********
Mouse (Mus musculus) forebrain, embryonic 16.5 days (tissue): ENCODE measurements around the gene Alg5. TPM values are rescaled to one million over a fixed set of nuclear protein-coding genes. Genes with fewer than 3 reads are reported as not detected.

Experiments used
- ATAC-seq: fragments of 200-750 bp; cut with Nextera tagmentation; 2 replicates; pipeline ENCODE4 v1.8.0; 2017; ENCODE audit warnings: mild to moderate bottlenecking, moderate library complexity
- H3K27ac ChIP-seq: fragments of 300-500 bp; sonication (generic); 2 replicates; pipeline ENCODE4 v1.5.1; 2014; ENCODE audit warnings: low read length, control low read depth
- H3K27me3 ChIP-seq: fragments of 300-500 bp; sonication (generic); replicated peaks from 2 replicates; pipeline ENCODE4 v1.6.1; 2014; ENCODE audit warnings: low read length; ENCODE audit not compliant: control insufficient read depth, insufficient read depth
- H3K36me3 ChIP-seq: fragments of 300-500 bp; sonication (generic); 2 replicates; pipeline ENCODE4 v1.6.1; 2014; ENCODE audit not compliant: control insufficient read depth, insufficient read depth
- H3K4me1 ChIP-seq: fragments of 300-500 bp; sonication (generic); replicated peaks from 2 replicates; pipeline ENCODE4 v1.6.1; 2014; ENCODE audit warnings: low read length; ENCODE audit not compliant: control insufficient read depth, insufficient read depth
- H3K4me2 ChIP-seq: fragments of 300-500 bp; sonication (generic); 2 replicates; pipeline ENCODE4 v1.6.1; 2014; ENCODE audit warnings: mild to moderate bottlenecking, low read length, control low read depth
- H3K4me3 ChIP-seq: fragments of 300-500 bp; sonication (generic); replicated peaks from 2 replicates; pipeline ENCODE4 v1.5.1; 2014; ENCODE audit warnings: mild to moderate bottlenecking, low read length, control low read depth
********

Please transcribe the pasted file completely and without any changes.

Mouse (Mus musculus) forebrain, embryonic 16.5 days (tissue): ENCODE measurements around the gene Alg5. TPM values are rescaled to one million over a fixed set of nuclear protein-coding genes. Genes with fewer than 3 reads are reported as not detected.

Experiments used
- ATAC-seq: fragments of 200-750 bp; cut with Nextera tagmentation; 2 replicates; pipeline ENCODE4 v1.8.0; 2017; ENCODE audit warnings: mild to moderate bottlenecking, moderate library complexity
- H3K27ac ChIP-seq: fragments of 300-500 bp; sonication (generic); 2 replicates; pipeline ENCODE4 v1.5.1; 2014; ENCODE audit warnings: low read length, control low read depth
- H3K27me3 ChIP-seq: fragments of 300-500 bp; sonication (generic); replicated peaks from 2 replicates; pipeline ENCODE4 v1.6.1; 2014; ENCODE audit warnings: low read length; ENCODE audit not compliant: control insufficient read depth, insufficient read depth
- H3K36me3 ChIP-seq: fragments of 300-500 bp; sonication (generic); 2 replicates; pipeline ENCODE4 v1.6.1; 2014; ENCODE audit not compliant: control insufficient read depth, insufficient read depth
- H3K4me1 ChIP-seq: fragments of 300-500 bp; sonication (generic); replicated peaks from 2 replicates; pipeline ENCODE4 v1.6.1; 2014; ENCODE audit warnings: low read length; ENCODE audit not compliant: control insufficient read depth, insufficient read depth
- H3K4me2 ChIP-seq: fragments of 300-500 bp; sonication (generic); 2 replicates; pipeline ENCODE4 v1.6.1; 2014; ENCODE audit warnings: mild to moderate bottlenecking, low read length, control low read depth
- H3K4me3 ChIP-seq: fragments of 300-500 bp; sonication (generic); replicated peaks from 2 replicates; pipeline ENCODE4 v1.5.1; 2014; ENCODE audit warnings: mild to moderate bottlenecking, low read length, control low read depth